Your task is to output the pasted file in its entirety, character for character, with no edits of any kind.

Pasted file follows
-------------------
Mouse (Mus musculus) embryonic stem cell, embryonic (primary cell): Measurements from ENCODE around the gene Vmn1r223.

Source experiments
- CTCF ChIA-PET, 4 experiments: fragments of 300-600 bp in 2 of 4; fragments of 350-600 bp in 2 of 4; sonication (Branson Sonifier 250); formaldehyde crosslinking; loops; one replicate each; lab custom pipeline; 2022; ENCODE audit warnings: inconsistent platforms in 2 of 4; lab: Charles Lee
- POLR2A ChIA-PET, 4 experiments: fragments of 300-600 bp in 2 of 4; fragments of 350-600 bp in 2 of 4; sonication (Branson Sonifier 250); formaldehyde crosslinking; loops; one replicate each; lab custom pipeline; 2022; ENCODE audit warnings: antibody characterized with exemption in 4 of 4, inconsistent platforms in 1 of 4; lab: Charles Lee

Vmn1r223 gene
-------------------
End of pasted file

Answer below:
Mouse (Mus musculus) embryonic stem cell, embryonic (primary cell): Measurements from ENCODE around the gene Vmn1r223.

Source experiments
- CTCF ChIA-PET, 4 experiments: fragments of 300-600 bp in 2 of 4; fragments of 350-600 bp in 2 of 4; sonication (Branson Sonifier 250); formaldehyde crosslinking; loops; one replicate each; lab custom pipeline; 2022; ENCODE audit warnings: inconsistent platforms in 2 of 4; lab: Charles Lee
- POLR2A ChIA-PET, 4 experiments: fragments of 300-600 bp in 2 of 4; fragments of 350-600 bp in 2 of 4; sonication (Branson Sonifier 250); formaldehyde crosslinking; loops; one replicate each; lab custom pipeline; 2022; ENCODE audit warnings: antibody characterized with exemption in 4 of 4, inconsistent platforms in 1 of 4; lab: Charles Lee

Vmn1r223 gene